What’s new in Fez, Morocco
What’s new in Fez, Morocco
On the eve of the Fez Festival of Sacred Music, here are five new ways to experience Morocco’s second city, from touring artisan workshops to dining among the romantic ruins of a riad
Riad Idrissy, Fez, Morocco
The project of John Twomey, manager of the popular Ten Bells pub in Spitalfields, and designer Robert Johnstone, Riad Idrissy opened in March after a meticulous six-year restoration. Accessed via a triple-height courtyard complete with dazzling mosaics, traditional zellijtiles and stucco work, its four suites have been furnished with antiques, carpets and objets d’art from all over Morocco. It may be more than 400 years old but the comforts are contemporary, with rain showers in the en suite bathrooms, Wi-Fi throughout and eco-friendly policies. Guests also have private access to the adjoining Ruined Garden until noon and the roof terrace is a lovely spot for sundowners, to the sound of the muezzin’s call to prayer.
• Doubles at Riad Idrissy are €90 a night (opening offer), including breakfast and sundowners; you can rent the whole riad, which sleeps up to 10, for €375 a night. +212 649 191410,riadidrissy.com
The Ruined Garden restaurant
The restaurant attached to Riad Idrissy is set in the romantic remains of a crumbling riad, with mosaic floors, fountains and exotic foliage. Lunch is prepared using fresh produce from the souk and includes salads – such aszaalouk (smoky aubergine, tomato and paprika puree) and tfaya (chickpeas, onions, raisins and cinnamon) – and street food, cooked to order in the garden, such as sardines marinated inchermoula (garlic, paprika, cumin, olive oil and lemon juice) with a polenta batter and makuda, spiced battered potato cakes. Afternoon tea is a blend of English and Moroccan, including tea made from homegrown mint and wormwood. After 7pm, the garden is open for dinner by prior arrangement only, offering mechouilamb (anything from a leg to a whole animal) cooked for seven hours over charcoal, Sephardic suppers and Roman banquets.
• The Ruined Garden opens daily from noon-7pm from 8 June. A set lunch starts from 150 MAD (£10.50) a head. Mechoui dinners (pre-booked only) start from £21 a head, for a minimum of six.+212 649 191410, ruinedgarden.com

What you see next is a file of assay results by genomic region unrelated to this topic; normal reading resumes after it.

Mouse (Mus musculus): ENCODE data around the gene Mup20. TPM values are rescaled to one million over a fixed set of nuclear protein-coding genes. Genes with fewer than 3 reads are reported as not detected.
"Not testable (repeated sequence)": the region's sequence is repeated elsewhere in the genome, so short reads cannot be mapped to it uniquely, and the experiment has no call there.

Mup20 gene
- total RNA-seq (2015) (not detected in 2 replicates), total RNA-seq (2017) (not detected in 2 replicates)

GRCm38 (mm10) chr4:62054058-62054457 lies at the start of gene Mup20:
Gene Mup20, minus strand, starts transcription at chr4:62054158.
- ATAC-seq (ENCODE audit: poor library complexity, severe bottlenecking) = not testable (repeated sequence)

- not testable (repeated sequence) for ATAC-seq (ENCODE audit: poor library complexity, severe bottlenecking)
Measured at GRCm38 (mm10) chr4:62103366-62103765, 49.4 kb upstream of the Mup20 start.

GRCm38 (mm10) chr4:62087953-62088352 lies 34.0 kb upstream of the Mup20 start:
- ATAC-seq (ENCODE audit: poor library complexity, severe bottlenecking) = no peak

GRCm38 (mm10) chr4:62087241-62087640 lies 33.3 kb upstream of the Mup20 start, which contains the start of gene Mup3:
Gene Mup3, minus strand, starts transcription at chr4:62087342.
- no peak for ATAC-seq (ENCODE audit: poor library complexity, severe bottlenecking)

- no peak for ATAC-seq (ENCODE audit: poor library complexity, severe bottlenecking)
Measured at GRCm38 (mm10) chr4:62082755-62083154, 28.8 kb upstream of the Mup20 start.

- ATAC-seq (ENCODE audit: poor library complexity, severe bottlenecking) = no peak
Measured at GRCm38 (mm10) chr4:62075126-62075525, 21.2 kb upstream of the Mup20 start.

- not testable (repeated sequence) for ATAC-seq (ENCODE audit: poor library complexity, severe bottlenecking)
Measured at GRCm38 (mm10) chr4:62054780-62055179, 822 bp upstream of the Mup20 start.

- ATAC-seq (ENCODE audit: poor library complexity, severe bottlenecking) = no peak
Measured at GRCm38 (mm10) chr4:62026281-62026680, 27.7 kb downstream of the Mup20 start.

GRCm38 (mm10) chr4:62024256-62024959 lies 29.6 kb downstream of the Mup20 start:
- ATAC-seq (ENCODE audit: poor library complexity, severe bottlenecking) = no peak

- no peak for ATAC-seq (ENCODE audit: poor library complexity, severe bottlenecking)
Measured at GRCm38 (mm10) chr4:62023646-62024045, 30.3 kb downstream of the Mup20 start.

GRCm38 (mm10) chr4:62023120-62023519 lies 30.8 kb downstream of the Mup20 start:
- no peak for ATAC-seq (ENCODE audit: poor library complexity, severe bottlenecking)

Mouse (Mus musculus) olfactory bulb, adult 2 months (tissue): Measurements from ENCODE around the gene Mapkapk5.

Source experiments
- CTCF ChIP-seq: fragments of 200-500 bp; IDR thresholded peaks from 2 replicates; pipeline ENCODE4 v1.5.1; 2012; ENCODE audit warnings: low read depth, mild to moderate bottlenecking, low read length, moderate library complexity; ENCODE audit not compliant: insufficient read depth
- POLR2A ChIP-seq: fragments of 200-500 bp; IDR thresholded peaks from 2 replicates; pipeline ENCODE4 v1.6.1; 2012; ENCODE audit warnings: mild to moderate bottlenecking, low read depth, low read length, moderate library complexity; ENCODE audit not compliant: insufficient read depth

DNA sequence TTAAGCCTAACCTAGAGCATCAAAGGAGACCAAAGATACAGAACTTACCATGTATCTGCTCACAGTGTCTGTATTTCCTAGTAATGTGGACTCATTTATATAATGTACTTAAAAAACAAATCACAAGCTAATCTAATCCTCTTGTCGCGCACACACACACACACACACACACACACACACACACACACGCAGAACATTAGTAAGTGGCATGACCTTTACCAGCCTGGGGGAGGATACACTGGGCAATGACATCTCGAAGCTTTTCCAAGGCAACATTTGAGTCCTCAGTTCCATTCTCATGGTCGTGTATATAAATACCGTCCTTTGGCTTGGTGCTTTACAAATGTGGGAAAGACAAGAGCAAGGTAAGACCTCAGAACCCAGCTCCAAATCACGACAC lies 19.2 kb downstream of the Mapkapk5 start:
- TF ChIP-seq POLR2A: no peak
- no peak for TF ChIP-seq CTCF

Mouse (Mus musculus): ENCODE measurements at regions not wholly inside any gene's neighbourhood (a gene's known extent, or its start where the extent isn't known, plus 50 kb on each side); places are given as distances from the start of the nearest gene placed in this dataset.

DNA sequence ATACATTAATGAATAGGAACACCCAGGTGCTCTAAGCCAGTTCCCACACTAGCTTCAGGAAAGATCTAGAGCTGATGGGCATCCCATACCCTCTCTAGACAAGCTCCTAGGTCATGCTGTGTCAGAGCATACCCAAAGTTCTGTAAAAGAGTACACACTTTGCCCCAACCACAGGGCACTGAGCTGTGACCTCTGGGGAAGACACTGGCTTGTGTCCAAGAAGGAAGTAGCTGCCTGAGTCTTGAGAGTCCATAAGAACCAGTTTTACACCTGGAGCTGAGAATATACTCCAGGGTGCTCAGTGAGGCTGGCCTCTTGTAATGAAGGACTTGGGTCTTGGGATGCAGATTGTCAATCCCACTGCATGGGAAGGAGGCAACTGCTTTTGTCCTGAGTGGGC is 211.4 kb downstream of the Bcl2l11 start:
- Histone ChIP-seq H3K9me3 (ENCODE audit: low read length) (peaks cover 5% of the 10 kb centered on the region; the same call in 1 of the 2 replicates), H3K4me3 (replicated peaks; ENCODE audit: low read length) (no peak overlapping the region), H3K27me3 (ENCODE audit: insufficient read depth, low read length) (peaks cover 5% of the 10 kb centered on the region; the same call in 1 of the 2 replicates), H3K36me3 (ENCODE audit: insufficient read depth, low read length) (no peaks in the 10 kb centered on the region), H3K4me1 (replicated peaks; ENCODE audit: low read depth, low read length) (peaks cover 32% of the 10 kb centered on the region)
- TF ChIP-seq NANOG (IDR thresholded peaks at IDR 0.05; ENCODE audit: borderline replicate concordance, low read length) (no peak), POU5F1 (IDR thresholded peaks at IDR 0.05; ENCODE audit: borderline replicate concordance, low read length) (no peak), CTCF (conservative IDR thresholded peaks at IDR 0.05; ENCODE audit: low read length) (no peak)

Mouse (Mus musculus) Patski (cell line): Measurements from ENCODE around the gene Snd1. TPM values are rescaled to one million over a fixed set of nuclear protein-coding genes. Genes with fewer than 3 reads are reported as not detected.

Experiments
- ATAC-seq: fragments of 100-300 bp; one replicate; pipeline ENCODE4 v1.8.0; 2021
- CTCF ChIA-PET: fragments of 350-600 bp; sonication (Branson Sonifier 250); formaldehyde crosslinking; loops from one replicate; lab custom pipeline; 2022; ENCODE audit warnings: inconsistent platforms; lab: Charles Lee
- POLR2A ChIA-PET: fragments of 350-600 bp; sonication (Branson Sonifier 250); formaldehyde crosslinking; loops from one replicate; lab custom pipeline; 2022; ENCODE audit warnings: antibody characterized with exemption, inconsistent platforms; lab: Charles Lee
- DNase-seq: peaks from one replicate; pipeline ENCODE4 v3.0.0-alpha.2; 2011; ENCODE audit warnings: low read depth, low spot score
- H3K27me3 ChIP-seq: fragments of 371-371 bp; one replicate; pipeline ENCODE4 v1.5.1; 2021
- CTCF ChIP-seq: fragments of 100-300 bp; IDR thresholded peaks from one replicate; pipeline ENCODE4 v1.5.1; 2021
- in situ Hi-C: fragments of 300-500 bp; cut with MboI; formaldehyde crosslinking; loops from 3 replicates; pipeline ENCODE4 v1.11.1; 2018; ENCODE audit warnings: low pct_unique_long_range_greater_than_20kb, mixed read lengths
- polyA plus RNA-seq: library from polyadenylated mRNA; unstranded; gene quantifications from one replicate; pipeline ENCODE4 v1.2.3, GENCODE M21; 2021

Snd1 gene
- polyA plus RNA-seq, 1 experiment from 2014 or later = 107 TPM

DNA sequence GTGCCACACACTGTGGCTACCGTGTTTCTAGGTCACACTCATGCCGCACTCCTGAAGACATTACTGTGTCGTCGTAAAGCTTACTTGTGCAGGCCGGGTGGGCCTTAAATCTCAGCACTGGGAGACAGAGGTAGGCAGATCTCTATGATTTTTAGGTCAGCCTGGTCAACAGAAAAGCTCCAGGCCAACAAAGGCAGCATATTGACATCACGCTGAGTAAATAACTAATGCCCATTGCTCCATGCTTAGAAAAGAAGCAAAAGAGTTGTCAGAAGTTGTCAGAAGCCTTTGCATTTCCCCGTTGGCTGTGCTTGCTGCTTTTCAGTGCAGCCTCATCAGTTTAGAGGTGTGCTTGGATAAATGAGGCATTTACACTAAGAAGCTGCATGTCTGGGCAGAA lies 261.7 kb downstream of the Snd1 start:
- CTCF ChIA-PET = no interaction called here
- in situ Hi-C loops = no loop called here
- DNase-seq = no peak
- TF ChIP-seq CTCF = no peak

Islamic gardens tour
Fez may not give up its secrets easily but this new tour allows you to explore the hidden gardens of the medina’s ancient palaces and palatial riads. Shaded with citrus trees and perfumed with orange blossom, blood-red roses and sweet-scented jasmine, Islamic gardens were designed with tranquillity, reflection and relaxation in mind, earthly paradises to inspire spiritualism, inner peace and unity. You’ll learn about some of the ornamentation and decorative techniques used in Moroccan architecture, from floral motifs and geometry to ceramics and calligraphy, symbolic of the rich cultural heritage of the Islamic empire, as well as the mysteries behind the concept ofcharbagh, the four-part garden.
• Private Islamic Gardens tours with Plan-it Fez costs €75pp, available from 10am-1.30pm or 2pm-5.30pm, Monday to Thursday, +212 678 549482, plan-it-fez.com
Hands-on art and crafts tour
Fez has long been Morocco’s capital of art and crafts and on this Artisanal Affairs tour from Culture Vultures Fez with aFassi (native of Fez) guide, you’ll visit the workshops of the traditional craftsmen – tanners, weavers, coppersmiths, zellij tile masters and potters. And you won’t just watch them in action but will meet the workers and can have a go at the various crafts yourself. Culture Vultures’ long-term aim is to invite local and international artists to work alongside these artisans in an exchange of skills and ideas. The tour ends at a new artisanal training centre funded by the Mohammed V Foundation, where some 500 students between the ages of 16 and 30 learn more than 40 different traditional crafts.
• Half-day artisanal tours with Culture Vultures Fez cost £55pp; tours (maximum four people) run Monday to Thursday. +212 645 223203,culturevulturesfez.org
Maison Cordon Bleue cooking classes
Fassi flavours originated in thecaravanserais where numerous cultures, including Andalusian, Indian and Persian, crossed paths. The traditional recipes used in La Maison Bleue’s opulent restaurant have been passed down through the El Abbadi family for centuries. Now they’re launching a culinary school in a newly built marble and zellij-tiled kitchen at their sister hotel, Riad Maison Bleue. You’ll spend the morning shopping for ingredients in the medina with Moroccan chef Tariq Hadine, before cooking everything from tagines to couscous and pastilla. “Epicurean Experiences” will also be on offer, combining cooking classes with medina tastings, winery visits in Meknes, couscous hand-rolling workshops in a country village and seasonal excursions, such as making orange-blossom water and pressing olives for oil.
• Maison Cordon Bleue starts 30 June, five-six-hour cooking £62pp, three-day Epicurean Experience £252pp. +212 535 741843, maisonbleue.com
• The Fez Festival of Sacred Music runs from 8-16 June